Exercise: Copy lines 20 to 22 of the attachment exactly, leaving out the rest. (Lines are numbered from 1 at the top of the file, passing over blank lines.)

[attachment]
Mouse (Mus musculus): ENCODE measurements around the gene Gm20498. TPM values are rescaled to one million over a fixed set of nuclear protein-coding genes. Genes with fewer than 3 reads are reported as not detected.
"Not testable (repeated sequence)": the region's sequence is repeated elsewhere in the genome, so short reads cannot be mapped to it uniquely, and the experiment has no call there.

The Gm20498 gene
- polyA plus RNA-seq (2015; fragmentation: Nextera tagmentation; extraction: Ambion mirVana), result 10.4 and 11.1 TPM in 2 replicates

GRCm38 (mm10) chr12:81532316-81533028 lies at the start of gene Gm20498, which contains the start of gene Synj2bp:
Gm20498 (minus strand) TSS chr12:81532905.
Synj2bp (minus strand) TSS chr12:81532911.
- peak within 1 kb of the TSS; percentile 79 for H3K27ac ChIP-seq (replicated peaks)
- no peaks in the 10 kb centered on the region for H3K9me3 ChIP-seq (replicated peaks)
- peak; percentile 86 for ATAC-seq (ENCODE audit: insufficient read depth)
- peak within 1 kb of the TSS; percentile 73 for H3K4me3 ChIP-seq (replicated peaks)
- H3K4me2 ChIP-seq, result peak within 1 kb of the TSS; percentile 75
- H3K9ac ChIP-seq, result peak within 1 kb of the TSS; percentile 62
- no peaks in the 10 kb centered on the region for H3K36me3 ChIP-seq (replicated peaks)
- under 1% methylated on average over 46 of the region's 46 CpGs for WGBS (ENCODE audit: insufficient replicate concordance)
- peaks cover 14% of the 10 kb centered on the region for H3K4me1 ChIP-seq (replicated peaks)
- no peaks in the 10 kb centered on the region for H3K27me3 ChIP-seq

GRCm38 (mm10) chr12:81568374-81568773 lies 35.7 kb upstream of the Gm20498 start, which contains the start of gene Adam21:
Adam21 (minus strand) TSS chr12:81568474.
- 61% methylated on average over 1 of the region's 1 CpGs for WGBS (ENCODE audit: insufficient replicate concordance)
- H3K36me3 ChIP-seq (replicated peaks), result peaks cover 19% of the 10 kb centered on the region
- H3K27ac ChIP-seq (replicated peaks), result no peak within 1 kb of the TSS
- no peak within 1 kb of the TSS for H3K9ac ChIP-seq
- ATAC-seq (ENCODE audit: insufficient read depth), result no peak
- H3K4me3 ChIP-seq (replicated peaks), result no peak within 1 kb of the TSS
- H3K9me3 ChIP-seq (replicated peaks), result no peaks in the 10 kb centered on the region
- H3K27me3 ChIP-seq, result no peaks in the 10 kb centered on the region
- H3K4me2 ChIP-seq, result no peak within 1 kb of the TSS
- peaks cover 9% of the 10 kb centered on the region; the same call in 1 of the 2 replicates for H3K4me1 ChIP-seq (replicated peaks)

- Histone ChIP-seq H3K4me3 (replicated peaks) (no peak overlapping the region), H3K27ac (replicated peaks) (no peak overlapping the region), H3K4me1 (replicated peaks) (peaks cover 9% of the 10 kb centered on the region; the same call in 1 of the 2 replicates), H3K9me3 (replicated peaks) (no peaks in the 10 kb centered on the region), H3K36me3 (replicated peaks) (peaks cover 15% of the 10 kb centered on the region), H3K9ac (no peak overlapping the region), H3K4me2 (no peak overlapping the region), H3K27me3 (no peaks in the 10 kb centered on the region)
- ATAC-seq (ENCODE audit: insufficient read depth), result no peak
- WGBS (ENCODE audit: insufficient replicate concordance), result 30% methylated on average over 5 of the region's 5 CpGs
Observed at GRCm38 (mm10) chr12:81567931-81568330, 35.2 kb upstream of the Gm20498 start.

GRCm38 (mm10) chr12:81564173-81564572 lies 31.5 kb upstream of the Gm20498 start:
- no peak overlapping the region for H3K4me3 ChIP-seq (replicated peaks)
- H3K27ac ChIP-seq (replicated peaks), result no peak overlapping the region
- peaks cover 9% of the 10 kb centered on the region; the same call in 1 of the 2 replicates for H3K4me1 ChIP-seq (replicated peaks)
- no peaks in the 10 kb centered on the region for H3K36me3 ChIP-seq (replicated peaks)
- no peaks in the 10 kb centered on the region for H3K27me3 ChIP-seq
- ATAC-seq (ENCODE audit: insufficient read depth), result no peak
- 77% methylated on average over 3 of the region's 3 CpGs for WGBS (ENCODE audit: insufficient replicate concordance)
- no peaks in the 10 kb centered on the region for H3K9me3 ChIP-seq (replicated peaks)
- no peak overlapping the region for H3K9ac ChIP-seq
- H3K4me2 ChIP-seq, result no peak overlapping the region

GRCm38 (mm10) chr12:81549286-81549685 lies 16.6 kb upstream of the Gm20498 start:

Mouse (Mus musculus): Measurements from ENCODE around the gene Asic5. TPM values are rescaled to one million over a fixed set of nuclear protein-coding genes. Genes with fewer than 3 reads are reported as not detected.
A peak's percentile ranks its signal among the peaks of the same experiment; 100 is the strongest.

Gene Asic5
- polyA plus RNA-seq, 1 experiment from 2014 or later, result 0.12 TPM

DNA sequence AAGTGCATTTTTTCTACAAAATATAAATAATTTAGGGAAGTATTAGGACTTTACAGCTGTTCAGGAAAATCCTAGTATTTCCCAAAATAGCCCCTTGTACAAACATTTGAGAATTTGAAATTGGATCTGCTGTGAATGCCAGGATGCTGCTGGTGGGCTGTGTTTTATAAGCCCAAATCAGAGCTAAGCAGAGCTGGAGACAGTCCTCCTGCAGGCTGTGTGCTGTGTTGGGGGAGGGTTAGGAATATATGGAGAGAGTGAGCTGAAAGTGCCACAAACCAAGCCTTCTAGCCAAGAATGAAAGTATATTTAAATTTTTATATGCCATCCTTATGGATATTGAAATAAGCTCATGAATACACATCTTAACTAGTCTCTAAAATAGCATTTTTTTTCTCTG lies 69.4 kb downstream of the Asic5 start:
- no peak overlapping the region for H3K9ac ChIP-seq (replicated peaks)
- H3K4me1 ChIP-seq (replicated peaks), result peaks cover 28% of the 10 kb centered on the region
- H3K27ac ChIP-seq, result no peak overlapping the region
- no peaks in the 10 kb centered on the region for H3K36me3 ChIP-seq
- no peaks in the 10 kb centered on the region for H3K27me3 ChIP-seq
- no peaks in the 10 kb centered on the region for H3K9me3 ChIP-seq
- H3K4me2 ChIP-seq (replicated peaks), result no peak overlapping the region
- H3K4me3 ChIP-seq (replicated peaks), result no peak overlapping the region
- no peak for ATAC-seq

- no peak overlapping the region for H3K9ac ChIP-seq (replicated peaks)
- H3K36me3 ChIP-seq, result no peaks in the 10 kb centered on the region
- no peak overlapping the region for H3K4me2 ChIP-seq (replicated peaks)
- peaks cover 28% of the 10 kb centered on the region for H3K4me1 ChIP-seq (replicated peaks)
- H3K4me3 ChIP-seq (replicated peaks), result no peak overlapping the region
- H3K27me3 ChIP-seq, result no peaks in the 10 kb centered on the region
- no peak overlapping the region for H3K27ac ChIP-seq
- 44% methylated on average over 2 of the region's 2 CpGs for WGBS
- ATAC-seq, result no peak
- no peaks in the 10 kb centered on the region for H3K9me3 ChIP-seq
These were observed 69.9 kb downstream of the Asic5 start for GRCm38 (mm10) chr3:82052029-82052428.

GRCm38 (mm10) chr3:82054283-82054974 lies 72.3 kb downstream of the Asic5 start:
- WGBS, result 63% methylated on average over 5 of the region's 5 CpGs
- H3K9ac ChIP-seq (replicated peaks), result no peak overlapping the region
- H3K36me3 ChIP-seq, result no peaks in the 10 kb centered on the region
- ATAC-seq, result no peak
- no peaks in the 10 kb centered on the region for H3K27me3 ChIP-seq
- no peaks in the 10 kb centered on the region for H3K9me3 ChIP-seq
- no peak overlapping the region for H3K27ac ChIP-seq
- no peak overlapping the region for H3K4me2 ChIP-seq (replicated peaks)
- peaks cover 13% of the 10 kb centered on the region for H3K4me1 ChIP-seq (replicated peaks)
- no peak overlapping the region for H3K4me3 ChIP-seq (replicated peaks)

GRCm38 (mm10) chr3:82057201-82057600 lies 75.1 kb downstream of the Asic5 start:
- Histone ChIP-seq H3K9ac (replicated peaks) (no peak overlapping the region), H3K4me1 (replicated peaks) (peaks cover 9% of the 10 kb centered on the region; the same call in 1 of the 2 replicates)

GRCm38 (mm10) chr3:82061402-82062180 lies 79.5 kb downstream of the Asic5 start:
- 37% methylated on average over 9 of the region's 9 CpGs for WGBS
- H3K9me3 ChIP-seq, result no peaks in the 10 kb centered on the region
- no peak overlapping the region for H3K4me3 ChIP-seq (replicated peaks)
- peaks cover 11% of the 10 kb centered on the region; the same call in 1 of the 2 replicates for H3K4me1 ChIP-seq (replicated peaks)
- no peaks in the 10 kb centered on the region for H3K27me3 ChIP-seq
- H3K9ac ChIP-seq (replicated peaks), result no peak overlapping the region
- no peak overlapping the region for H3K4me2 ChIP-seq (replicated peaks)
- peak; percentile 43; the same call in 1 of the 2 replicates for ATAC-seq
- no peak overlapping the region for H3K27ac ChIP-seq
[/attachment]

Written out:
- 61% methylated on average over 1 of the region's 1 CpGs for WGBS (ENCODE audit: insufficient replicate concordance)
- H3K36me3 ChIP-seq (replicated peaks), result peaks cover 19% of the 10 kb centered on the region
- H3K27ac ChIP-seq (replicated peaks), result no peak within 1 kb of the TSS